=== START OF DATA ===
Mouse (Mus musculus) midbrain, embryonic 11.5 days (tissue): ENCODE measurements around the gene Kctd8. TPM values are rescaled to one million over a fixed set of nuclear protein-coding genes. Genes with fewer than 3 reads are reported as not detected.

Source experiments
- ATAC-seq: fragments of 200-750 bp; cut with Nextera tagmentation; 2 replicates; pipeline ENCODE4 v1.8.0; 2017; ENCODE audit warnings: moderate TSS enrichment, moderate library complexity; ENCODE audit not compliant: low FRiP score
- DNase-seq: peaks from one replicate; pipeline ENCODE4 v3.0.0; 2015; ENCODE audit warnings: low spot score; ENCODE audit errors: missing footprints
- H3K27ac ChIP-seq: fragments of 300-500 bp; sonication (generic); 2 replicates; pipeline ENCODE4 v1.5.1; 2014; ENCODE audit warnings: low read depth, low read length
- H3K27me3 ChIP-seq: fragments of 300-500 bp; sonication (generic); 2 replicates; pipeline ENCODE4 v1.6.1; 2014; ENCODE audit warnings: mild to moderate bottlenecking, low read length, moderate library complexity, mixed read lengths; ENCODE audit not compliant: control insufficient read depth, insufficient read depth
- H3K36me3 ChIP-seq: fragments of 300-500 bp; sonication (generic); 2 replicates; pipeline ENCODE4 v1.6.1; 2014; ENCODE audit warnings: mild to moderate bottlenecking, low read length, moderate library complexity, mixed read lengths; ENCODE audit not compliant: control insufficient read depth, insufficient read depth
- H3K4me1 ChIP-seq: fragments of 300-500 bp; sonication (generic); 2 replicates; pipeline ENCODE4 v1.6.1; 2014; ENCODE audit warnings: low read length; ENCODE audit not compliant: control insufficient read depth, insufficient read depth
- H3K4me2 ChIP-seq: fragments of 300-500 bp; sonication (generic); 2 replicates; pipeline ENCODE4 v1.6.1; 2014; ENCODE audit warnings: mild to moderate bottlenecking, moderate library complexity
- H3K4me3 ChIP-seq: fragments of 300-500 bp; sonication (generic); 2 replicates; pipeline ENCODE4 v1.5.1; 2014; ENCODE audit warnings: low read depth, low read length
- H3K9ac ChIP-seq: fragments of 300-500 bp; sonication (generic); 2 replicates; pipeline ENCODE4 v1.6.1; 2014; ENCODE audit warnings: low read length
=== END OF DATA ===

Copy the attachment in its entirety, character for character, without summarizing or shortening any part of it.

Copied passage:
Mouse (Mus musculus) midbrain, embryonic 11.5 days (tissue): ENCODE measurements around the gene Kctd8. TPM values are rescaled to one million over a fixed set of nuclear protein-coding genes. Genes with fewer than 3 reads are reported as not detected.

Source experiments
- ATAC-seq: fragments of 200-750 bp; cut with Nextera tagmentation; 2 replicates; pipeline ENCODE4 v1.8.0; 2017; ENCODE audit warnings: moderate TSS enrichment, moderate library complexity; ENCODE audit not compliant: low FRiP score
- DNase-seq: peaks from one replicate; pipeline ENCODE4 v3.0.0; 2015; ENCODE audit warnings: low spot score; ENCODE audit errors: missing footprints
- H3K27ac ChIP-seq: fragments of 300-500 bp; sonication (generic); 2 replicates; pipeline ENCODE4 v1.5.1; 2014; ENCODE audit warnings: low read depth, low read length
- H3K27me3 ChIP-seq: fragments of 300-500 bp; sonication (generic); 2 replicates; pipeline ENCODE4 v1.6.1; 2014; ENCODE audit warnings: mild to moderate bottlenecking, low read length, moderate library complexity, mixed read lengths; ENCODE audit not compliant: control insufficient read depth, insufficient read depth
- H3K36me3 ChIP-seq: fragments of 300-500 bp; sonication (generic); 2 replicates; pipeline ENCODE4 v1.6.1; 2014; ENCODE audit warnings: mild to moderate bottlenecking, low read length, moderate library complexity, mixed read lengths; ENCODE audit not compliant: control insufficient read depth, insufficient read depth
- H3K4me1 ChIP-seq: fragments of 300-500 bp; sonication (generic); 2 replicates; pipeline ENCODE4 v1.6.1; 2014; ENCODE audit warnings: low read length; ENCODE audit not compliant: control insufficient read depth, insufficient read depth
- H3K4me2 ChIP-seq: fragments of 300-500 bp; sonication (generic); 2 replicates; pipeline ENCODE4 v1.6.1; 2014; ENCODE audit warnings: mild to moderate bottlenecking, moderate library complexity
- H3K4me3 ChIP-seq: fragments of 300-500 bp; sonication (generic); 2 replicates; pipeline ENCODE4 v1.5.1; 2014; ENCODE audit warnings: low read depth, low read length
- H3K9ac ChIP-seq: fragments of 300-500 bp; sonication (generic); 2 replicates; pipeline ENCODE4 v1.6.1; 2014; ENCODE audit warnings: low read length